A: I’ve been fortunate to be able to work with the South Asia Center as the program coordinator for their C.U. in India trip. It’s a yearlong course where [students] take a two-week trip to India. Through working with that center, I became aware of the national resource centers, which are the South Asia Center, the East Asian Studies Center, and the Middle East Center. Once that was on my radar, I realized that this was definitely work I wanted to get involved in. Through this position, I am able to be creative with who we bring to the Penn community and how Penn does outreach to the Philadelphia community. I think that it is really, really important that there is good information out there about the Middle East that is thorough, thoughtful, and honest. Helping to promote that is a great privilege.

Q: Do elementary, middle, or high schools in the area teach students about the Middle East, aside from the ongoing wars?
A: I’m still new to the position, but from what I’ve been able to gather, it’s definitely still something that’s lacking in our schools. But there is a big push right now to become more global, to have a more global education. Also, just living in this globalized world, people know and feel that [a global education] is important and that we need to become more aware of the world around us. There definitely has been more of a push to try to incorporate area studies in curriculums, but I think it’s very hard for K-12 teachers—especially those who are working in public schools and underfunded charter schools—to have the resources to engage the subject well, which is why it is so important that people become more aware of the Middle East Center, and the other centers at Penn, so they can utilize us more.

Q: You offer free teacher trainings and professional development services for K-12 teachers. Do teachers come with any knowledge of the Middle East?
A: From the two teacher trainings that I was a part of, the teachers who typically come are the teachers who are hungry for this information. They are the teachers who are trying their best to bring that perspective into their classrooms, and they are actively seeking out new information, or trying to polish their information. It really is great working with people who want information and really believe in the subject matter, and the importance of the subject matter in the classroom. I think it would be wonderful to have access to more teachers who would never think about including that global perspective in their classrooms because there are so many ways to include a global perspective in your classroom, even if you’re teaching math, even if you’re teaching science. I think that is an area that we would like to expand on, that outreach effort to get to the people who would never even consider coming to one of our teacher trainings.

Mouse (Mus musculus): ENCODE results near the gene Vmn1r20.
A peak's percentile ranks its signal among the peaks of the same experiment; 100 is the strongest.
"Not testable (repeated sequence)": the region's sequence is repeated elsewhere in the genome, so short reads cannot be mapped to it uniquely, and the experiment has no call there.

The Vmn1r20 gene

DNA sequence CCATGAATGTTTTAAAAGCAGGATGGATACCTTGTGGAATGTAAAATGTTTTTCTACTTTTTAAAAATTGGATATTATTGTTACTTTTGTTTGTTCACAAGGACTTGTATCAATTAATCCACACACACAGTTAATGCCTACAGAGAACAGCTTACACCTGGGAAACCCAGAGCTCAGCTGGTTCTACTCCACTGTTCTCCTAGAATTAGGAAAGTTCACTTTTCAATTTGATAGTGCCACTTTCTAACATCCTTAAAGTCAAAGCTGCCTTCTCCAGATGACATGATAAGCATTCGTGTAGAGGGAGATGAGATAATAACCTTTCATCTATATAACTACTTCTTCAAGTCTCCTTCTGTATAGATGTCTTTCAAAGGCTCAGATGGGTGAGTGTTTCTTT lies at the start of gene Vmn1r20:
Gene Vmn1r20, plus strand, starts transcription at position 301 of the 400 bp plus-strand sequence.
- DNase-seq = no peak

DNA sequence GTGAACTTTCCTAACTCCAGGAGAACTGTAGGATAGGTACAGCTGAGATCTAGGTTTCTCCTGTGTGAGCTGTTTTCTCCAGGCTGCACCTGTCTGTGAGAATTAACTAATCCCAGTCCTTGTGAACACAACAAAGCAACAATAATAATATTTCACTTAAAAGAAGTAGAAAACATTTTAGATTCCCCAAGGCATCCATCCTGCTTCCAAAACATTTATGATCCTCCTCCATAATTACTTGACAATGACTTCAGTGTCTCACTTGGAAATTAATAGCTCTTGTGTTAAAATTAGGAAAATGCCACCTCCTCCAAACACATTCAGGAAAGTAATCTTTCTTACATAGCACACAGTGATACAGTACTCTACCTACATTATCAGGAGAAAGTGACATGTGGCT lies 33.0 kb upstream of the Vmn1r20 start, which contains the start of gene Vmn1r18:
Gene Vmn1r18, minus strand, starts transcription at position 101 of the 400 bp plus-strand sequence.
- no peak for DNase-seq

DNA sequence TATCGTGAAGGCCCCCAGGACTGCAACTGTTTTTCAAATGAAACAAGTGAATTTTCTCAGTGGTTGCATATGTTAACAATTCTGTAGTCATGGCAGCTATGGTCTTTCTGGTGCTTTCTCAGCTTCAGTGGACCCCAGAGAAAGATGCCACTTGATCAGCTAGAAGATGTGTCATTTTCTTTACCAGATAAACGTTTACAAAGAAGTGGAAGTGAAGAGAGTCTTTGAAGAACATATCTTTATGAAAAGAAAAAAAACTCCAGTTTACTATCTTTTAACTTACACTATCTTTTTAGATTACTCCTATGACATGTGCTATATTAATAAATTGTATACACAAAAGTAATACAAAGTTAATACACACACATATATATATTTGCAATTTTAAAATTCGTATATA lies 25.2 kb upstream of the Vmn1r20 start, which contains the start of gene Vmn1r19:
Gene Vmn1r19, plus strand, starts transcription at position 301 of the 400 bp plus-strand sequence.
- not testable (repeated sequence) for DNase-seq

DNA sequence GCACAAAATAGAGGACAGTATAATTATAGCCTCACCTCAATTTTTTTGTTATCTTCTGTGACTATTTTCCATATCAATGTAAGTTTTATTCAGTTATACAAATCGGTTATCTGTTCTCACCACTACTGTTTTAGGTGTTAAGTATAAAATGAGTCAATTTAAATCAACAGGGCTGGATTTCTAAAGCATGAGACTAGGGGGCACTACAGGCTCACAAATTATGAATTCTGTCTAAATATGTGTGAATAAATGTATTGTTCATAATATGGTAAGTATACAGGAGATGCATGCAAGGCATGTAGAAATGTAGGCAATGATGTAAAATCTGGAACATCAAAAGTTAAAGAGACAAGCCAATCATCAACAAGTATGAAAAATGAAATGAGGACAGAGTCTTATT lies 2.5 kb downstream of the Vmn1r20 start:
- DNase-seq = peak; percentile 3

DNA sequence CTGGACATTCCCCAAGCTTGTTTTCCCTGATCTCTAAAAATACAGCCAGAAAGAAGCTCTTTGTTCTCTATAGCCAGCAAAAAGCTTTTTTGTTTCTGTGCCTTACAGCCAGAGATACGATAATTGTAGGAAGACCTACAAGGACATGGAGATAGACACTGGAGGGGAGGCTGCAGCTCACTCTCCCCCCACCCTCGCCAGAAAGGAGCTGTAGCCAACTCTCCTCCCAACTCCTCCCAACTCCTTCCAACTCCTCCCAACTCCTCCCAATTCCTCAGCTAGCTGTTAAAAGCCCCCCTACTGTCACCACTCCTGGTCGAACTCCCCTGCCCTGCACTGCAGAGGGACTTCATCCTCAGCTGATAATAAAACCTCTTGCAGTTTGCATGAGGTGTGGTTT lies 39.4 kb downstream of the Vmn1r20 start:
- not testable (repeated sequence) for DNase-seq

Q: Where does Israel fall within the purview of the Middle East Center?
A: Israel is in the Middle East so we definitely include it, along with more than 40 other countries in the region. This year, MEC’s translation contest is focused on Modern Hebrew and we’re working closely with our affiliated faculty members who specialize in Hebrew to implement the contest. We also support the Israeli Film Festival and events throughout the year that relate to Israel in partnership with Jewish and/or Israeli studies departments, centers, or groups across campus. At the Middle East Center, our main goal is to promote scholarship around the dozens of countries found in the Middle East and North Africa by enabling an academic space to explore and understand the region’s diverse perspectives on culture, history, and politics.

Q: While you were an undergraduate student at Temple, you traveled to Northeast India and Cambodia to work with child advocacy organizations. How was the experience?
A: It was good. It was definitely a really incredible learning experience, and helped to develop my perspective on where I wanted the rest of my career path to go, and how I thought about and talked about social issues, both here and abroad. I lived in India for a total of eight months and it was by far one of the best experiences I’ve had in my life.

Q: Why was it so enjoyable?
A: The friendships and personal connections I was able to make there were incredibly enriching and healing in so many ways. It’s just a very different culture. There are so many cultures even within ‘Indian culture,’ so just experiencing that intense diversity and being able to feel a piece of the complexity and beauty in each difference that you find was spectacular.

Amelia Carter